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Home schooling advocates flood State House in opposition of oversight bill

  • House Bill 1263 would mandate that parents of home-schooled children report progress evaluations to local public or private school authorities, who could then initiate proceedings to end the home-school program. ETHAN DeWITT / Monitor staff



Monitor staff
Thursday, January 25, 2018

Home schooling advocates came to the State House in the hundreds Thursday to oppose a bill that would tighten oversight of home education programs.

House Bill 1263 would mandate that parents of home-schooled children report progress evaluations to local public or private school officials, who could then initiate proceedings to end individual home-school programs.

Under present law, parents of home-schooled children must perform annual evaluations of their children’s progress, either through a standardized assessment or a review by a nonpublic school teacher. Parents are also required to maintain records of their children’s curriculum.

The bill, proposed by Rep. Robert Theberge, R-Berlin, would keep those standards but add on new stipulations that parents report the results of the annual assessments to either the Department of Education, the resident district superintendent, or the principal of a nonpublic school.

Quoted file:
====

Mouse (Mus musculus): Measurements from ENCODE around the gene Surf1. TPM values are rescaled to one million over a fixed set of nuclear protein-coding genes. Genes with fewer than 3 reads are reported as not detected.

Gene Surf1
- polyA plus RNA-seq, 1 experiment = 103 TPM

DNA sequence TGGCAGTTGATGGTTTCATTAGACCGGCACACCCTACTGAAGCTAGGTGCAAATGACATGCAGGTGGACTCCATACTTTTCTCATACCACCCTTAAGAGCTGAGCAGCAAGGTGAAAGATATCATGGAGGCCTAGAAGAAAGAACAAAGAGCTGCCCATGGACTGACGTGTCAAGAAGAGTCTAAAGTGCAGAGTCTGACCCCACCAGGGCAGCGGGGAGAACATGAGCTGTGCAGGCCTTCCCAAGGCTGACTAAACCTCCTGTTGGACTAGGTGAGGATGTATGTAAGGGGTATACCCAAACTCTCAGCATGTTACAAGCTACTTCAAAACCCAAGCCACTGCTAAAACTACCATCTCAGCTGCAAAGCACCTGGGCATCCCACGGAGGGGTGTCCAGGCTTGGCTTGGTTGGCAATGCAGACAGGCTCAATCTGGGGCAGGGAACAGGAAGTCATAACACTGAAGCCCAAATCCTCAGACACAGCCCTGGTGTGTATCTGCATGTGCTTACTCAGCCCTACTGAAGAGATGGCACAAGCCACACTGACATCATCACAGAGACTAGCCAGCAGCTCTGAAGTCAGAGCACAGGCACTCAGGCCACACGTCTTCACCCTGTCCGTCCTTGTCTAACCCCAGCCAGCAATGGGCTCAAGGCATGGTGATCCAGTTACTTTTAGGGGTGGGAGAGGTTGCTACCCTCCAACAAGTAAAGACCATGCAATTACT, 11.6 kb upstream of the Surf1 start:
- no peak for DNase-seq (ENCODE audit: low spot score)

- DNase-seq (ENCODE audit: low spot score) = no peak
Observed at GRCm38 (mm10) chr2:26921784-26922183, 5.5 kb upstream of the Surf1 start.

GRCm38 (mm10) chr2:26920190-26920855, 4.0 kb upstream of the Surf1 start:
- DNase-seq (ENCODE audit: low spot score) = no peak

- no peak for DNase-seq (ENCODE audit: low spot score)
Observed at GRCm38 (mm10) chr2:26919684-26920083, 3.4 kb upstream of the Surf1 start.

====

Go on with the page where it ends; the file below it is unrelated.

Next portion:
That official would then review the home-schooled child’s progress; if the child “does not demonstrate educational progress for age and ability,” the authority must notify the parent of the concern. Under the bill, the parent would then have a one-year period to fix the problem. Failure to do that could result in a hearing to end the home-school program.

Supporters presented it as necessary for oversight. But hundreds of home schooling advocates flooded the State House to speak against the bill, calling it a door to state intrusion into home schooling curricula.

Sarah Shawver, a former home-school graduate speaking on behalf of Cornerstone, a conservative lobbying group, said the bill would affect those who take children out of public school and those who choose home schooling from the beginning.

“It makes very little sense to punish the parents who have actively sought a different educational path for their children,” said Shawver. “And for the families who have already chosen home education, unnecessary and punitive regulation from the state will send an unmistakable message that you ... feel that you know what is best for our children and have lack of confidence in our parents.”

The volume of opposition forced a hearing on the bill in the House Education Committee to relocate to the full House floor, continuing through the afternoon. Advocates there, many with their children in tow, filled nearly all available seats.

For Melissa Theberge, a former public school teacher who has home-schooled her daughters for 13 years, regulations regarding age-appropriate learning materials would strike at the core of home-schoolers’ objectives.

“Now that I am teaching in my own home, how is it possibly wrong to have varying levels of performance?” she said. “Individualized instruction is exactly what home-schooling is. Please don’t undermine that with needless legislation.”

(Ethan DeWitt can be reached at edewitt@cmonitor.com, or on Twitter at @edewittNH.)